How Can Utilities Get Customers Engaged with the Smart Grid?

How Can Utilities Get Customers Engaged with the Smart Grid?

At GridWeek 2010, held in Washington D.C. last month, the theme of "consumer engagement" was ubiquitous, as it has been at similar conferences, such as the Gridwise Global Forum in September and the National Town Meeting on Demand Response and Smart Grid in June. Indeed, almost one-third of the conference was dedicated to this topic, reflected in such panels as "Consumer Engagement: A Recipe for Success", "Utility Outreach to Consumers: Lessons from the Field", and "Reshaping Utility/Customer Relationships."

What does the term "consumer engagement" represent, why is it important, and what should the consumer expect?

Unsurprisingly, there was disagreement among conference participants on the definition of "consumer engagement." Typically, it seems to represent the engaging of residential consumers to change their energy-consuming behavior.

Energy supply in periods of peak demand is expensive for the utility, and that price is passed on to consumers. If consumers can reduce their usage during peak periods, then it should result in lower overall energy prices and a lower bill.

The smart grid will enable the utility to communicate to the consumer those times of peak demand through dynamic meter pricing. However, the consumer must be "engaged" to adjust energy use appropriately to reduce electricity demand during this peak period, which is familiarly known as a demand response event.

If successful, utilities spend less on supply, consumers reduce their electric bills, GHG emissions are reduced -- and there is demonstrated return on the utility's smart grid investment, if one has been made. In order for a regulated utility to make the capital investment required for a smart grid implementation, it must receive approval from a state commissioning body since the required capital needed upfront is expected to be recouped in the form of higher electricity rates.

However, the commissioning body, working on behalf of the consumers, expects to see how the capital investment will benefit the consumers in the long run before approving a rate-case. In order to see the decline in long-term costs to customers required to offset the capital investment, the consumer needs to be "engaged" to adjust her demand profile when receiving signals from the utility, or engage in a demand response event.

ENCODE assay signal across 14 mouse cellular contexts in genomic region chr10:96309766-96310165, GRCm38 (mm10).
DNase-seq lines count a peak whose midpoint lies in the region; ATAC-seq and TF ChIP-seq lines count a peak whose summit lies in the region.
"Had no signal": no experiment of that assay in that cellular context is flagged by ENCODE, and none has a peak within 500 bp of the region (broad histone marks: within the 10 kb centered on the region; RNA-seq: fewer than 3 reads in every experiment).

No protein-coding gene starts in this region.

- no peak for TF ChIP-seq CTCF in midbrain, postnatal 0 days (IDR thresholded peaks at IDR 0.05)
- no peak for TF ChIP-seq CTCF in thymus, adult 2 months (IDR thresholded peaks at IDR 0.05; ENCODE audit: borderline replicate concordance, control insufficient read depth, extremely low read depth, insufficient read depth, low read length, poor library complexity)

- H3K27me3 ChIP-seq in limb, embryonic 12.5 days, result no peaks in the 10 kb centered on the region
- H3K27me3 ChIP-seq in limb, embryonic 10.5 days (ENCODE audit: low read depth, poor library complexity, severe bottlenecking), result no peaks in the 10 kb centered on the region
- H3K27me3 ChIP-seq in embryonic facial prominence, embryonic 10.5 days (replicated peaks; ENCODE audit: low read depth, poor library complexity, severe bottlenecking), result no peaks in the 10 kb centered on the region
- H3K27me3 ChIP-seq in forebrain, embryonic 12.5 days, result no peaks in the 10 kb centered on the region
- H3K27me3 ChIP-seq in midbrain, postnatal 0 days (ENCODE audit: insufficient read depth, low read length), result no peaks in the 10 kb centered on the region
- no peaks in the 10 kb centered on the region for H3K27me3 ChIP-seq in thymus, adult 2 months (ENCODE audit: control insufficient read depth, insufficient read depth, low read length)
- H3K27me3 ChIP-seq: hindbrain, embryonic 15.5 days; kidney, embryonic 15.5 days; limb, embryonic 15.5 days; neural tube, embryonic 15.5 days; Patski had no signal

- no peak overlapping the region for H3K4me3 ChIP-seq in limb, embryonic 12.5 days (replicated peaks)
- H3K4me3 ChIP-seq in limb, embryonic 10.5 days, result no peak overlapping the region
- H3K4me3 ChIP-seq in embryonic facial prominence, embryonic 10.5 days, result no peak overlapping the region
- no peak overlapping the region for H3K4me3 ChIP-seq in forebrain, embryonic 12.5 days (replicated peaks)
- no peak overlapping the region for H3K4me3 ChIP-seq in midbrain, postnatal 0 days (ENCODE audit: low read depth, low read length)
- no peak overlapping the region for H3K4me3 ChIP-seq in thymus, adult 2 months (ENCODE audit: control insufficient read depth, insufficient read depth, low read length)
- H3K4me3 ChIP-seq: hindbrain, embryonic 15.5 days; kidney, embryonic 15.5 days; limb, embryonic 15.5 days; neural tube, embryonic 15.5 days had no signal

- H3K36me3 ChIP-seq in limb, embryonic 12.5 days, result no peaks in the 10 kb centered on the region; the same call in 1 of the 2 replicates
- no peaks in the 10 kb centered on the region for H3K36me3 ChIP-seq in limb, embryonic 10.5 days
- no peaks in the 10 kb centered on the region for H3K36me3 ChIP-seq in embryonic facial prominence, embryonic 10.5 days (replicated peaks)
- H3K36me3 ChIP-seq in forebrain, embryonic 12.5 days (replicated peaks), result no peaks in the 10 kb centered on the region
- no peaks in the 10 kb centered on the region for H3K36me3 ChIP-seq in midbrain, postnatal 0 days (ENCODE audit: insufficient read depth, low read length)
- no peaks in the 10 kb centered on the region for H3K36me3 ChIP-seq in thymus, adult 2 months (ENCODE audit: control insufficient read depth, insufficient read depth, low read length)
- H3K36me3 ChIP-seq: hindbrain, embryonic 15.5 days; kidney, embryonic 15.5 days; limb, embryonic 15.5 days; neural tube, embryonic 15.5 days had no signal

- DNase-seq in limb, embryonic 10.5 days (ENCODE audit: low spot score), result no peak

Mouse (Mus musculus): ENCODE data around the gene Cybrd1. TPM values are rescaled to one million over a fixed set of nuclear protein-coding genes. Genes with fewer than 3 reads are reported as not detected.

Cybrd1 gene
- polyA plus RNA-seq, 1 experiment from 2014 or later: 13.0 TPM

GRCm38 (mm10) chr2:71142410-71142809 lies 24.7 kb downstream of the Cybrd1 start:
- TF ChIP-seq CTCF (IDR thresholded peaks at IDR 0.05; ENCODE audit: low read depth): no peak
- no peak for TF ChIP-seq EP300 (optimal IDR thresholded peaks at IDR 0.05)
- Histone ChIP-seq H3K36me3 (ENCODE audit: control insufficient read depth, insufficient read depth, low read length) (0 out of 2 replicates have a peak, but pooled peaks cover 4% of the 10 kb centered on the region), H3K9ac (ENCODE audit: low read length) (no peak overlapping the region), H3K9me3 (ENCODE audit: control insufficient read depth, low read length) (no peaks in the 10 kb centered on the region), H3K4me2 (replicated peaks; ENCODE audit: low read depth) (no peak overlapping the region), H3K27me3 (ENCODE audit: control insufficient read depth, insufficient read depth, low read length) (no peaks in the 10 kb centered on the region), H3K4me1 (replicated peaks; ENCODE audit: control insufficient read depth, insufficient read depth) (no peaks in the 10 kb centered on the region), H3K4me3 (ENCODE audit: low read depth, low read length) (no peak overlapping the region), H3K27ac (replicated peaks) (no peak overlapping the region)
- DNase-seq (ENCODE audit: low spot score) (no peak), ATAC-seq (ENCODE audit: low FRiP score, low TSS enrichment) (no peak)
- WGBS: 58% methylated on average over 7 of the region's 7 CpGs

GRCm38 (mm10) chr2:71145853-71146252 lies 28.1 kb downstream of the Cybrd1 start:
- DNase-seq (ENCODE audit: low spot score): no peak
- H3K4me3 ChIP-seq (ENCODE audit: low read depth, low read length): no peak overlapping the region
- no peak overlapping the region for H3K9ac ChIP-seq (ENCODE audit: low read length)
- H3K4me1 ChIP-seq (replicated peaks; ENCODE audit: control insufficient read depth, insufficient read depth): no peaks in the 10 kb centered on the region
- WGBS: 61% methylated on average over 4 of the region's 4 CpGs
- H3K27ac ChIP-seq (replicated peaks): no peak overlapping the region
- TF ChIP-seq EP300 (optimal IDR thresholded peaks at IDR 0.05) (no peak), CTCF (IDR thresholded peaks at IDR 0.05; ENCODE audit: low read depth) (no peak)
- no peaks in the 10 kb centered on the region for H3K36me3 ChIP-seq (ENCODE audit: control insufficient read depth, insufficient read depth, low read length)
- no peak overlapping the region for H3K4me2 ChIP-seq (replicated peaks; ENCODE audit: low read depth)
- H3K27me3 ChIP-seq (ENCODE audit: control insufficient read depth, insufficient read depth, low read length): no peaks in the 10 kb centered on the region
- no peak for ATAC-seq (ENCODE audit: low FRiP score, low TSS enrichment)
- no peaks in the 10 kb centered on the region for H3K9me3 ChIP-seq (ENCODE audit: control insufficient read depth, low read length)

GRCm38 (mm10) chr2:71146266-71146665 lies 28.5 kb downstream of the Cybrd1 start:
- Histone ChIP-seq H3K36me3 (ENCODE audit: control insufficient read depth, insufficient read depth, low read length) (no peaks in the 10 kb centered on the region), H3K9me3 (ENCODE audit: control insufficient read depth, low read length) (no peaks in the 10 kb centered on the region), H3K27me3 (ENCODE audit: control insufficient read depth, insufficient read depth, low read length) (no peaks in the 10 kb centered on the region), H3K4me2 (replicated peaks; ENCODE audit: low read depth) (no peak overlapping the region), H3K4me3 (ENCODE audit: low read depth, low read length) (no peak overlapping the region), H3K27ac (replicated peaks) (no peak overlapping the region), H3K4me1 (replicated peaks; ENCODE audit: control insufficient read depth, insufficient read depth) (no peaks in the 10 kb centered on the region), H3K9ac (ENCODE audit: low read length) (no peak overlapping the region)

So the question remains, how can utilities encourage the user to "engage" once the enabling technology of the smart grid is in place? Motivating factors could include cost savings, environmental benefits, or peer pressure.

The PowerCents DC project run by eMeter and Pepco Holdings demonstrated a 4-5 percent cost savings when variable pricing was introduced. Environmental benefits don't seem likely to motivate when almost two-thirds of Americans do not see global warming as a serious threat.

Peer pressure worked in recycling, with neighborhoods placing colorful bins on their driveways demonstrating their environmental prowess, not to mentioned competitive spirit. Similarly, this strategy has worked for energy with companies like OPOWER, which has demonstrated a 1-3 percent reduction in energy use by the consumers they reach, based on reporting on energy usage compared to neighbors.

Accenture claims that "the average customer thinks about their utility bill six minutes per year."

Utilities need consumers to "engage" to generate an ROI on a Smart Grid investment.

One way to reconcile these facts would be to automate consumer engagement and automate demand response. Many utilities practice "load control" today through controlling irrigation or HVAC systems to prevent blackouts in times of peak demand. The key variation on this theme is to allow the consumer to opt-out of this control, or resume function.

For example, if the utility turns the thermostat down a few degrees automatically, the consumer can simply turn it back up. In this way the consumer has the control, but the utility can help the consumer "engage" in energy efficiency and demand response. A representative from GE stated that 85 percent of the energy use in the home can be controlled between HVAC and appliances. The next generation of appliances should be "smart" such that they can receive signals from the utility and adjust operations accordingly.

Again, if an appliance is turned off or operations are delayed because of the utility signal, consumers can override the signal and resume operations as desired. In this scenario, utilities can deploy capital, become more efficient, and be more assured of a return on investment; and commissioning bodies will see the benefit to consumers financially through their "engagement" in energy efficiency.

While this appears to be a winning scenario for all involved, the migration to "smart" HVAC systems and appliances will take time. Perhaps utilities can request additional funds for "cash-for-clunkers" type programs at the same time as they request capital expenditure approval for smart grid infrastructure from state commissioning bodies. Once the pieces are in place, consumers can remain "engaged" in the same "6 minutes per year" while benefitting from lower electricity prices and a sense of environmental stewardship.

Photo CC-licensed by Loadmaster.

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